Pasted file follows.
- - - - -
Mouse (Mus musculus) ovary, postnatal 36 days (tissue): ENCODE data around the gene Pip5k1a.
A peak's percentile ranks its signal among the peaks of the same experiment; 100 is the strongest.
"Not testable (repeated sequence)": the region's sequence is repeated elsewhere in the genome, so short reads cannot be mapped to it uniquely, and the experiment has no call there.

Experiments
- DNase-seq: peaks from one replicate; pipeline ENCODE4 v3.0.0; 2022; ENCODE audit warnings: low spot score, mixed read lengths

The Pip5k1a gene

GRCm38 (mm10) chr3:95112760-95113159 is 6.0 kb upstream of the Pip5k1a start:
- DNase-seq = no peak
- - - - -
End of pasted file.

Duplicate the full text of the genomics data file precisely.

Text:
Mouse (Mus musculus) ovary, postnatal 36 days (tissue): ENCODE data around the gene Pip5k1a.
A peak's percentile ranks its signal among the peaks of the same experiment; 100 is the strongest.
"Not testable (repeated sequence)": the region's sequence is repeated elsewhere in the genome, so short reads cannot be mapped to it uniquely, and the experiment has no call there.

Experiments
- DNase-seq: peaks from one replicate; pipeline ENCODE4 v3.0.0; 2022; ENCODE audit warnings: low spot score, mixed read lengths

The Pip5k1a gene

GRCm38 (mm10) chr3:95112760-95113159 is 6.0 kb upstream of the Pip5k1a start:
- DNase-seq = no peak